Marijuana is a gateway drug to hippie farming utopia, as this Oakland couple shows
An Oakland couple shows why it might be good to let stoners grow their own weed supply.
Karissa and Region Lewis co-founded Full Harvest Farm, where they raise chickens, goats, and organic vegetables, after dabbling in marijuana cultivation, reported Grist.
Karissa Lewis said her mother, quoting the philosopher Howard Thurman, suggested that she ask herself what makes her come alive, and the couple realized their passion was pot.
“So we just started growing copious amounts of pot,” she said.
Marijuana cultivation is a felony under California law, although growers are eligible for diversion if there is no evidence they intended to sell their crop.
Region Lewis said they soon began growing other crops when they were in season, and decided that farming was something they wanted to do with the rest of their lives.
“Most people call it the gateway drug – I call it the gateway plant,” Karissa Lewis said. “I haven’t started smoking crack, I’m not on heroin – but I do plant me a mean tomato.”
She said farming puts them in touch with their African roots, which she said is intimately tied to working the Earth.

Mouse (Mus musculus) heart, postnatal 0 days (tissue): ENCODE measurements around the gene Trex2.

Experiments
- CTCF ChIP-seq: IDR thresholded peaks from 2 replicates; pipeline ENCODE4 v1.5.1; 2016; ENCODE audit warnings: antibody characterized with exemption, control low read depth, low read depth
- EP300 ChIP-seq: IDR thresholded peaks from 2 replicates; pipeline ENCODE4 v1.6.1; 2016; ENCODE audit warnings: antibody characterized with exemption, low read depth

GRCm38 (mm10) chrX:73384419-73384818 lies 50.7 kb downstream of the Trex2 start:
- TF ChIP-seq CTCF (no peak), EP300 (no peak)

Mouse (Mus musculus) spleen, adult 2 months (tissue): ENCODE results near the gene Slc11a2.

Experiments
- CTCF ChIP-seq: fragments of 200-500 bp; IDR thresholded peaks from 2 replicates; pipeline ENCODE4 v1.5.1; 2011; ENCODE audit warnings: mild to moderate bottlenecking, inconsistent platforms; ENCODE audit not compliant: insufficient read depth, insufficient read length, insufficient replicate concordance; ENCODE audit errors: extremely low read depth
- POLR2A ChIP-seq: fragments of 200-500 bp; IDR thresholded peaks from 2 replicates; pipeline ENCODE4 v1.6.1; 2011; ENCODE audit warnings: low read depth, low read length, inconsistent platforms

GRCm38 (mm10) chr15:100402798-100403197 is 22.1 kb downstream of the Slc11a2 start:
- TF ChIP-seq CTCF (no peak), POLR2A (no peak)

Six families now live at the Full Harvest compound, but even the livestock contribute to the operations.
“Goats like weed just as much as we do,” Region Lewis said.
However, they like the plant only in its vegetative state, so he lets them trim the plants.
The livestock is allowed to roam free over the farm, but Region Lewis admits he and his wife have disagreed over caging them.
“She makes a very good point, and I’ve been able to experience it as far as going to other farms and seeing the chickens when they’re locked up and the other animals when they’re locked up,” he said. “They just don’t look as healthy as our chickens.”
Karissa Lewis is more philosophical about giving the animals freedom.
“He’s formerly incarcerated, so he should be aware of what that does to somebody’s ability to feel free and nourished and alive,” she said.
Region Lewis said their farm offers a corrective course for the war on drugs – which he said was implemented to lock up black men like himself.
“We’re never going to leave the roots,” Karissa Lewis said. “We will always grow pot.”
“That’s the way we came in, and that’s the way we feel like a lot of other folks can come into basically building a relationship to the Earth,” Region Lewis said.
Watch this video report posted online by Movement Generation: